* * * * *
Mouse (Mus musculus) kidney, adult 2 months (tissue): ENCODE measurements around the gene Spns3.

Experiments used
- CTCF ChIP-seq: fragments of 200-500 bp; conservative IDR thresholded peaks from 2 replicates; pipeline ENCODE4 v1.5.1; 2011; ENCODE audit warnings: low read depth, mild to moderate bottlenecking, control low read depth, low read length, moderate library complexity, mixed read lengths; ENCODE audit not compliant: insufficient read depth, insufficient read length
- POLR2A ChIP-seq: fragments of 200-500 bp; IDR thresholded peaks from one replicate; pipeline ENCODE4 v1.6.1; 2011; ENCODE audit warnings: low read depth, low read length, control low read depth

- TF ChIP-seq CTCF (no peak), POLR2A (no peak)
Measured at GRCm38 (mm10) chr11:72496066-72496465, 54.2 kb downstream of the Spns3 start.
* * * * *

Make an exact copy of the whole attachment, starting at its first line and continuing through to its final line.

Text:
Mouse (Mus musculus) kidney, adult 2 months (tissue): ENCODE measurements around the gene Spns3.

Experiments used
- CTCF ChIP-seq: fragments of 200-500 bp; conservative IDR thresholded peaks from 2 replicates; pipeline ENCODE4 v1.5.1; 2011; ENCODE audit warnings: low read depth, mild to moderate bottlenecking, control low read depth, low read length, moderate library complexity, mixed read lengths; ENCODE audit not compliant: insufficient read depth, insufficient read length
- POLR2A ChIP-seq: fragments of 200-500 bp; IDR thresholded peaks from one replicate; pipeline ENCODE4 v1.6.1; 2011; ENCODE audit warnings: low read depth, low read length, control low read depth

- TF ChIP-seq CTCF (no peak), POLR2A (no peak)
Measured at GRCm38 (mm10) chr11:72496066-72496465, 54.2 kb downstream of the Spns3 start.